The study assessed the use of irinotecan and cetuximab (Erbitux) with or without vemurafenib (Zelboraf) in patients with BRAF V600E–mutated metastatic CRC who had been previously treated with 1 or 2 regimens.
Simultaneous use of an EGFR plus a BRAF inhibitor combined with irinotecan was found to be effective in BRAF V600E–mutated colorectal cancer (CRC), according to results of the randomized SWOG S1406 trial (NCT02164916).1
The study, published in the Journal of Clinical Oncology, was led by Scott Kopetz, MD, PhD, of The University of Texas MD Anderson Cancer Center.2 Kopetz has tested a variety of combination therapies for BRAF-mutated CRC, including the regimen examined in the BEACON CRC trial (NCT02928224). This phase 3 trial demonstrated that cetuximab (Erbitux) and the BRAF inhibitor encorafenib (Braftovi) significantly shrank tumors and extended survival for this patient population compared with those who received standard treatment.
Kopetz and his colleagues found that those who received the triple combination of irinotecan, cetuximab (Erbitux), and vemurafenib (Zelboraf) in SWOG S1406 experienced better tumor response rates and remained cancer free for longer periods as compared with those being treated with cetuximab and irinotecan alone.
“That 1-2-3 action, that triple threat, shuts off a powerful growth pathway in these cancers,” Kopetz said. “In this trial, unlike in BEACON, we added chemo[therapy] and found that it makes for a more effective way to treat this aggressive form of colorectal cancer.”
SWOG S1406 evaluated the use of irinotecan and cetuximab with or without vemurafenib in patients with BRAF V600E–mutated metastatic CRC who had been previously treated with 1 or 2 regimens. The study was the first cooperative group study in CRC to prospectively assess a molecular biomarker addressing a small patient subset.
Of note, patients on the control arm were allowed to cross over onto the experimental regimen following documented disease progression if appropriate eligibility criteria were still met.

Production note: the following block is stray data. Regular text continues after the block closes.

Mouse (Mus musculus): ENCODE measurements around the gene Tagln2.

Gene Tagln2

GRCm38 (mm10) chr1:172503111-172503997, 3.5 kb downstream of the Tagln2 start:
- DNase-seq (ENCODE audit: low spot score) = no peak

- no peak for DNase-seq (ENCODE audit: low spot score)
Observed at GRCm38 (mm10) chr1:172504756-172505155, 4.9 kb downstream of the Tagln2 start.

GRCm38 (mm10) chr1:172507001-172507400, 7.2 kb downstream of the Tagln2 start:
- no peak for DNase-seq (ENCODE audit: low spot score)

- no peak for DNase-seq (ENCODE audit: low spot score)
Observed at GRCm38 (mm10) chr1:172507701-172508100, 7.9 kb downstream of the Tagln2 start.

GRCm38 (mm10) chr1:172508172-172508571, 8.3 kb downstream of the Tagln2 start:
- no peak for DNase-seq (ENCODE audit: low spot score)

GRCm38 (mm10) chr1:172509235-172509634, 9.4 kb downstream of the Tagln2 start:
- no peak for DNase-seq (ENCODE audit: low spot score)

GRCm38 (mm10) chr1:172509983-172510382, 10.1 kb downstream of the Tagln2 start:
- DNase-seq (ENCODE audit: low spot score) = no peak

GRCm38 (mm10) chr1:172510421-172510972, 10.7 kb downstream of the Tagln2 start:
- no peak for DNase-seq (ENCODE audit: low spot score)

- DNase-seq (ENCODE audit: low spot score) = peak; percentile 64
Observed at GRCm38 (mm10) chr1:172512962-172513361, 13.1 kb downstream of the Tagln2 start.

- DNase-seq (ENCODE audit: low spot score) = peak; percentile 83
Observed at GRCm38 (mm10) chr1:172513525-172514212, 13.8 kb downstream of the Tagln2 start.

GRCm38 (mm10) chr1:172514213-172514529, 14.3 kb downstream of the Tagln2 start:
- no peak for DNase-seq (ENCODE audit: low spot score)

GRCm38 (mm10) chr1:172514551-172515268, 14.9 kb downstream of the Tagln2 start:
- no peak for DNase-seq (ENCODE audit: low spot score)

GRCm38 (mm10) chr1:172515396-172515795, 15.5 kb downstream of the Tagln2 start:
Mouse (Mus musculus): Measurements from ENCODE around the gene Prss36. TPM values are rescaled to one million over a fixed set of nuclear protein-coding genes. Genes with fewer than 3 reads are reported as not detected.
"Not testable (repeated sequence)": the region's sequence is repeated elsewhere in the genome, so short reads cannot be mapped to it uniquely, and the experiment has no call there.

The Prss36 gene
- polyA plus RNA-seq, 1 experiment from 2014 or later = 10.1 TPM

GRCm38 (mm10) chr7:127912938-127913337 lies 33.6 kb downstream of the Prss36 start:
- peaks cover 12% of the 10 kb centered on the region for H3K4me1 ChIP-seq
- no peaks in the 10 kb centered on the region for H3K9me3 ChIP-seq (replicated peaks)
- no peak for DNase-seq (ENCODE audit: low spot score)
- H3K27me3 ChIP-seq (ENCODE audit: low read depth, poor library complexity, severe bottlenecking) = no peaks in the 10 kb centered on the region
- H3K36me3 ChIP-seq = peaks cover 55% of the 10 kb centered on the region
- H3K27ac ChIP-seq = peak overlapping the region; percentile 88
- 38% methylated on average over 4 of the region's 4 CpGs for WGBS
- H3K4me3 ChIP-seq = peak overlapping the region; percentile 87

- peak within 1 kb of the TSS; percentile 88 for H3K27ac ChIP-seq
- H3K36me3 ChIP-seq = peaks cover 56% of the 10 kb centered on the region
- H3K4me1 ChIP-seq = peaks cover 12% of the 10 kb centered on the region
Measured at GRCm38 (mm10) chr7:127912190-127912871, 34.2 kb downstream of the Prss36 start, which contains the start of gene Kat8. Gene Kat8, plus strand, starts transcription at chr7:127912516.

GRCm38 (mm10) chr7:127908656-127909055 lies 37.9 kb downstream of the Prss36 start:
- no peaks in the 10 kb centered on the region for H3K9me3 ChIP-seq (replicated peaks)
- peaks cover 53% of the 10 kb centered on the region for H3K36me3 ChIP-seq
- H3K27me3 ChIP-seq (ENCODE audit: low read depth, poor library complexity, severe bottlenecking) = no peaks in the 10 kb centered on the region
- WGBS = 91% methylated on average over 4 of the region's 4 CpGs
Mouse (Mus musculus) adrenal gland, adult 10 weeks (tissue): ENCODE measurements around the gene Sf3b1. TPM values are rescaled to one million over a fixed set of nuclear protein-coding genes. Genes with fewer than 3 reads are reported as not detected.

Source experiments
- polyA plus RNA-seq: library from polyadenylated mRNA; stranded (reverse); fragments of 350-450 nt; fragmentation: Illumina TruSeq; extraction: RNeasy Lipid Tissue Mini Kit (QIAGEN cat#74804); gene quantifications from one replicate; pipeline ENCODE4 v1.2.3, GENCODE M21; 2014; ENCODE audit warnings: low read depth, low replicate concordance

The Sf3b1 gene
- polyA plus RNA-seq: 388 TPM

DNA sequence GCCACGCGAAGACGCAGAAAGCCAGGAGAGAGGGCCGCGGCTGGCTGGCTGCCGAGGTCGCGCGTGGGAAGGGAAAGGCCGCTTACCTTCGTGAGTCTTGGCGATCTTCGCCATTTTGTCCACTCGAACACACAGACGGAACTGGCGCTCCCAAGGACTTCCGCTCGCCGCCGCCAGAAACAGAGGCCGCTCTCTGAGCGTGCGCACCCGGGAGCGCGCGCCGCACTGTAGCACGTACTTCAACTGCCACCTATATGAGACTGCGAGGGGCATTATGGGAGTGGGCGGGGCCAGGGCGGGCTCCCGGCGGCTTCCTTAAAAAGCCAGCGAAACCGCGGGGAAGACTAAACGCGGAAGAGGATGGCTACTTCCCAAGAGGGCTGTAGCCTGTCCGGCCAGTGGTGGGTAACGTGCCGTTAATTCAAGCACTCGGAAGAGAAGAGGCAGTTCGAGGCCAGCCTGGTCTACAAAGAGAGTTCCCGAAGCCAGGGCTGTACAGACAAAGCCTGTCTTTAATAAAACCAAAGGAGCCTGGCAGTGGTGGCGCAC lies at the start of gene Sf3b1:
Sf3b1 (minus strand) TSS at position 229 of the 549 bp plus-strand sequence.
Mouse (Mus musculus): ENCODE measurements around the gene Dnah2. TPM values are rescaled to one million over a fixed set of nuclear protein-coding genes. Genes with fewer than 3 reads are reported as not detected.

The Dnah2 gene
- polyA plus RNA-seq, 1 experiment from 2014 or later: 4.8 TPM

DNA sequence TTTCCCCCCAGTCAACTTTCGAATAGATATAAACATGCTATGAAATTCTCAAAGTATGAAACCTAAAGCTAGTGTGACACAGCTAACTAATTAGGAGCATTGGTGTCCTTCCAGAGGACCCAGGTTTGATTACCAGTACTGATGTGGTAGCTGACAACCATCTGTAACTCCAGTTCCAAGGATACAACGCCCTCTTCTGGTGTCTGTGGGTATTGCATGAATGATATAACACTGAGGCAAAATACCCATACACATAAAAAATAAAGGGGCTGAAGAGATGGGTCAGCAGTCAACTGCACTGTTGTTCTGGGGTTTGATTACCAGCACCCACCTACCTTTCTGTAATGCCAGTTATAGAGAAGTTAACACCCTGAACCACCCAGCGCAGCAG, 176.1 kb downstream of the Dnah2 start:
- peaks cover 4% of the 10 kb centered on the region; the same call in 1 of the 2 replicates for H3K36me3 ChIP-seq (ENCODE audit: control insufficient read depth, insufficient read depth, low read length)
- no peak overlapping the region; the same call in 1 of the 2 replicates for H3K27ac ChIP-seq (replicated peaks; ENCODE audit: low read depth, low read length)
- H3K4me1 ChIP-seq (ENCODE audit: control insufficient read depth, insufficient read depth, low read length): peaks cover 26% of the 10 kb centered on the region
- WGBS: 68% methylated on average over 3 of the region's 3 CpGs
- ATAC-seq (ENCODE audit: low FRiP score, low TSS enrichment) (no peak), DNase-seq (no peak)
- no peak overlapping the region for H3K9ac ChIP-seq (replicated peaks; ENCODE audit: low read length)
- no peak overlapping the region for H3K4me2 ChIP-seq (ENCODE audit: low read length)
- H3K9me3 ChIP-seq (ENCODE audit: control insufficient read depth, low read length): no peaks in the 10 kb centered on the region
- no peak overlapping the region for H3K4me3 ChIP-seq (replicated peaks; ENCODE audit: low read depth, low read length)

The primary end point of the study was progression-free survival (PFS) per local evaluation by the investigator and was defined by time from random assignment to disease progression, symptomatic deterioration, or death. Secondary end points included toxicity, overall survival (OS), overall response rate (ORR), and ORR and PFS in patients who crossed over to the experimental regimen after disease progression on the control arm.
Patients remained on treatment until death or 3 years after being randomized, whichever occurred first.
Overall, PFS was found to have improved with the addition of vemurafenib, with medians of 4.2 versus 2.0 months in those treated with or without the BRAF inhibitor, respectively (HR, 0.50; 95% CI, 0.32-0.76; P = .001). In patients who received vemurafenib, the response rate was 17% compared with 4% for those who did not receive vemurafenib (P = .05). Corresponding disease control rates of 65% versus 21% were also observed (P <.001).
Among those who received vemurafenib, a decline in circulating tumor DNA BRAF V600Evariant allele frequency was also observed (87% vs 0% of patients who did not receive vemurafenib; P < .001), with a low incidence of acquired RAS alterations seen at the time of progression.
Moreover, RNA profiling revealed that treatment benefit was not dependent on previously established BRAF subgroups or the consensus molecular subtype.
Regarding safety, treatment with vemurafenib was associated with an increase in grade 3/4 adverse events (AEs), including anemia, neutropenia, and nausea or vomiting. However, the rates of secondary keratoacanthomas was found to be lower than those previously reported in data from single-agent BRAF inhibitor use. Rash was not significantly increased with the combination.
Importantly, previously reported vemurafenib-specific AEs of arthralgia and myalgia were observed, though symptoms were generally manageable with supportive medications and treatment interruptions.
“This [study] represents a rationally designed study building on a foundation of understanding of the mechanisms of adaptive resistance in CRC and provides insights for further combination studies in the CRC field in the future,” the study authors concluded.
1. Kopetz S, Guthrie KA, Morris VK, et al. Randomized trial of irinotecan and cetuximab with or without vemurafenib in BRAF-mutant metastatic colorectal cancer (SWOG S1406).J Clin Oncol. Published online December 23, 2020. doi: 10.1200/JCO.20.01994
2. Triple Chemo Combo Improves CRC Outcomes. News release. Published December 23, 2020. Accessed January 11, 2021. https://www.swog.org/news-events/news/2020/12/23/triple-chemo-combo-improves-crc-outcomes